‘Mayor Pete’: Film Review

‘Boys State’ co-director Jesse Moss chronicles the historic year in which Pete Buttigieg went from outlier to legitimate contender in the Democratic presidential primaries in this documentary feature for Amazon.

There’s a firecracker of a character in Jesse Moss’ absorbing new Amazon documentary, Mayor Pete, and it’s not 2020 presidential candidate Pete Buttigieg or his supportive husband, Chasten, both of whom come across as compassionate, contemplative guys, driven by what they can do to bring change to an ailing America. It’s campaign communications director Lis Smith, a straight-shooting political animal who never minces words when pointing out Buttigieg’s campaign weak spots. “He’s coming across like the fucking Tin Man up there,” groans Smith during a debate prep in which she perceives the candidate’s muted emotional key as a drawback.

A lot more of Smith’s colorful candor would have given this informative chronicle of Buttigieg’s out-of-left-field run in the Democratic presidential primaries the punch it sometimes lacks. “You’re not a fucking anthropologist here,” snaps Smith during another moment of exasperation, when the candidate is rattling off bullet points like a policy wonk with little human connection. The good grace and forbearance with which the unfailingly calm Buttigieg receives his staffer’s blunt criticisms is among the most amusing — even endearing — insights of this intimate portrait.

Mayor Pete

The Bottom Line

A political story still being written.

Release date: Thursday, Nov. 12
Director: Jesse Moss
Writers: Amanda McBaine, Jesse Moss, Jeff Gilbert

Rated R,
1 hour 36 minutes

Following back-to-back premieres at the Chicago Film Festival and on opening night of the New York LGBTQ+ forum NewFest, Mayor Pete will be released globally Nov. 12 on Amazon Prime Video.

“This is the only chance you’ll ever get to vote for a Maltese American, left-handed, Episcopalian, gay war veteran mayor and millennial,” says Buttigieg in a lighthearted aside early on. That jokey acknowledgment alone hammers home the unprecedented nature of his candidacy for the White House, given both his youth and his emergence as the first openly LGBTQ American to throw his hat in the ring.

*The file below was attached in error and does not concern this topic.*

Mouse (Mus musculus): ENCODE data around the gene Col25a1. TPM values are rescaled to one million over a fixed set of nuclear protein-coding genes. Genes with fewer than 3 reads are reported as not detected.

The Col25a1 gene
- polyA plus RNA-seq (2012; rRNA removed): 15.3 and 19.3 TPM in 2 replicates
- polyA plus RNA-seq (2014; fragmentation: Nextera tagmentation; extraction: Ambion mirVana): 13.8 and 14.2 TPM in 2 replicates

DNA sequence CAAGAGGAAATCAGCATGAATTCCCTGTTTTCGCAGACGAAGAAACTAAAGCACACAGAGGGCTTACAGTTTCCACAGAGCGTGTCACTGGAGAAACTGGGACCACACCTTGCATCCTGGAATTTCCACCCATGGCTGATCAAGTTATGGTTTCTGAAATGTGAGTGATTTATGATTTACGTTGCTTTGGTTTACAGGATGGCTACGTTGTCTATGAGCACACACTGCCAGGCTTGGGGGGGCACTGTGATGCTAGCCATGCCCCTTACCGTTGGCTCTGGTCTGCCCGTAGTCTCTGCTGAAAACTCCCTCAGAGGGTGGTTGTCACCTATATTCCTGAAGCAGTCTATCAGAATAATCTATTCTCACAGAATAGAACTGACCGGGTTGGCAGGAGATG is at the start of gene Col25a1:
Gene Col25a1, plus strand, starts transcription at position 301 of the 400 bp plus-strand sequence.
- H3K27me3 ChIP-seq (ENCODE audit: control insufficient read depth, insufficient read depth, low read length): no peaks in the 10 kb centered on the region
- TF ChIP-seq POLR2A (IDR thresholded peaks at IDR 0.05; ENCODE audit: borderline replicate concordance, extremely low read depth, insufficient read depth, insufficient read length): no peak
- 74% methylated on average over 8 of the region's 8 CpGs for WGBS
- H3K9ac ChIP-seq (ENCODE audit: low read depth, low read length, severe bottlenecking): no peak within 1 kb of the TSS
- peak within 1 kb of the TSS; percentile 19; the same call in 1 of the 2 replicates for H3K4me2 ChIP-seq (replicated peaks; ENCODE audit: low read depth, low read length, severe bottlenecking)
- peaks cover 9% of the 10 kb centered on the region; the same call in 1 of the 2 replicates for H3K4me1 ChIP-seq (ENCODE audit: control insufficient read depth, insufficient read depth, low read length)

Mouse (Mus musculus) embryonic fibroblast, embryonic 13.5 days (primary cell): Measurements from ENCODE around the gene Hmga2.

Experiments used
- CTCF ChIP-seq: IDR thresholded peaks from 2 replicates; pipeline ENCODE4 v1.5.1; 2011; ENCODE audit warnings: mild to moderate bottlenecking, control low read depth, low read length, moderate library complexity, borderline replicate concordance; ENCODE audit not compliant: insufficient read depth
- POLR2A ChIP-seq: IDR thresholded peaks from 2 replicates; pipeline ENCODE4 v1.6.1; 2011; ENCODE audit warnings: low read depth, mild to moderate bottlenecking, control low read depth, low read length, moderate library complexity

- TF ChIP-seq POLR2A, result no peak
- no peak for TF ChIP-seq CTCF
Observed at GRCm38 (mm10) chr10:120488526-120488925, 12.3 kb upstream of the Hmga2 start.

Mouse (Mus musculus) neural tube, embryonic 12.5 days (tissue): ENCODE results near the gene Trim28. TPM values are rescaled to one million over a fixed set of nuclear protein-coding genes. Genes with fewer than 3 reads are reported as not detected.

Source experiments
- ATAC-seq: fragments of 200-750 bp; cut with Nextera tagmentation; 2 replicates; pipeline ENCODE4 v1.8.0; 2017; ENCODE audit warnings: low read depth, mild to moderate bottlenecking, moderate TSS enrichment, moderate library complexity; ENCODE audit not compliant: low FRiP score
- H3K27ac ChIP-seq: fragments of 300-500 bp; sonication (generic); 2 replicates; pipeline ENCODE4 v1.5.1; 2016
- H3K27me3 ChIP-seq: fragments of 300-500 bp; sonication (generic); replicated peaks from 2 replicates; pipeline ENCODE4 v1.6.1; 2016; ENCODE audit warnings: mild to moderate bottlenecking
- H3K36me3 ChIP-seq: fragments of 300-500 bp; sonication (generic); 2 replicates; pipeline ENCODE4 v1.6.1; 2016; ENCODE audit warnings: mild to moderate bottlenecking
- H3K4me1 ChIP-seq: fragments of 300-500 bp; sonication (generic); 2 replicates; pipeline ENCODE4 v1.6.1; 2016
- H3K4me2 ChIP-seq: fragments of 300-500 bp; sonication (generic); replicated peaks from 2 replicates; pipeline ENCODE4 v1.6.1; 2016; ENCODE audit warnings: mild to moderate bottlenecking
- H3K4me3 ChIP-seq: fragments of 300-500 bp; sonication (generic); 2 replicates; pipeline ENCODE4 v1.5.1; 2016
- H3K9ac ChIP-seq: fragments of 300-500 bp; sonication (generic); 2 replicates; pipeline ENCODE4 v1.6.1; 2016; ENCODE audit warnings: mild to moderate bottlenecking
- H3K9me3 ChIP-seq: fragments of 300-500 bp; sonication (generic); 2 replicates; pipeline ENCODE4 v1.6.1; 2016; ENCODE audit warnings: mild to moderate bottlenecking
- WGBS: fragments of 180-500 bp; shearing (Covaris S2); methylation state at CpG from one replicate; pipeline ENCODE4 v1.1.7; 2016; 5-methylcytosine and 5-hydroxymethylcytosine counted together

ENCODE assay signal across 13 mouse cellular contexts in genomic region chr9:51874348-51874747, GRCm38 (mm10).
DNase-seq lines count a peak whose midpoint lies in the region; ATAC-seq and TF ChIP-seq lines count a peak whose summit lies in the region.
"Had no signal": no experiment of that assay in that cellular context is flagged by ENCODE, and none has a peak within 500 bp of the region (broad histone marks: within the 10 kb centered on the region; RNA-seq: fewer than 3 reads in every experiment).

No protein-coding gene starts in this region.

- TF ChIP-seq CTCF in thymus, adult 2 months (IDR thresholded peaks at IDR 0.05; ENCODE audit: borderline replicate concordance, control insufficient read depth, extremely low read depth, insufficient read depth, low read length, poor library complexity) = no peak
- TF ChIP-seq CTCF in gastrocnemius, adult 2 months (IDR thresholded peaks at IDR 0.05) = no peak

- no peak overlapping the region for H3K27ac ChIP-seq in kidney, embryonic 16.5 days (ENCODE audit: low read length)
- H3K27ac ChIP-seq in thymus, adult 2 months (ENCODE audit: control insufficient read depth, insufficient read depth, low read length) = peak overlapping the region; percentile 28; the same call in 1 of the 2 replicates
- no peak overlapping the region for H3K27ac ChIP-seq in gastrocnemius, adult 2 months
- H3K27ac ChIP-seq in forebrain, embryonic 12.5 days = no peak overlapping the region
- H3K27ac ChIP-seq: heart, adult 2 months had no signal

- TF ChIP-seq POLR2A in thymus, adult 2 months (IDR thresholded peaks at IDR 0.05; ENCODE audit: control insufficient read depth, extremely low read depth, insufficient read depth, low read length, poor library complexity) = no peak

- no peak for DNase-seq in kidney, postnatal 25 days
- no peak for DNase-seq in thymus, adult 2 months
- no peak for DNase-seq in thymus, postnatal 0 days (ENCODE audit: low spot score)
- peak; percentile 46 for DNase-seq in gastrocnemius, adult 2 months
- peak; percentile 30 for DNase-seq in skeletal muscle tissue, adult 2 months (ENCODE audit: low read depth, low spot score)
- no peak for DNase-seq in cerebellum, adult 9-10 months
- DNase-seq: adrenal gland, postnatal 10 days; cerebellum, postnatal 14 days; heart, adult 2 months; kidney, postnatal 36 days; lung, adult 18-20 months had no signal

The film is built around a framing interview during which Buttigieg reflects on the campaign, and somewhat guardedly responds to speculation on another run for the Oval Office somewhere down the track. Perhaps the most revealing moment comes at the end, when the subject talks about the almost overwhelming experience of traveling the country and hearing ordinary Americans’ stories of hardship. He confesses that digesting the losses people have suffered as a direct result of policy failure is enough to break a person, explaining that only by controlling one’s emotional response can you be useful to voters. “But time is on my side,” he adds.

That sense of a political future in large part yet to be written places a slight limitation on Buttigieg as a documentary subject, as does his generally subdued manner. It perhaps would have been useful to include a taste of his dynamic post-campaign appearances on Fox News, eviscerating obtuse GOP mouthpieces without ever raising his voice or losing his cool. Buttigieg proved so erudite and efficient in those interviews, it made you wonder why the notoriously partisan network kept inviting him back.

But Moss and his co-writers, Amanda McBaine and editor Jeff Gilbert, have chosen to stick strictly to Buttigieg’s rise from small-town Indiana mayor to Democratic campaign hopeful. Only the coda of newly elected president Joe Biden nominating him as U.S. Secretary of Transportation nudges the narrative closer to the present.

Buttigieg’s background is widely known — the hometown boy who returned to South Bend and was elected mayor after serving with naval intelligence in Afghanistan and graduating from Harvard and Oxford, the latter as a Rhodes Scholar. He came out as gay in 2015, at the relatively advanced age of 33, and married Chasten Glezman, a schoolteacher and LGBTQ activist, in 2018. The couple recently became parents, though the film was completed before their family grew.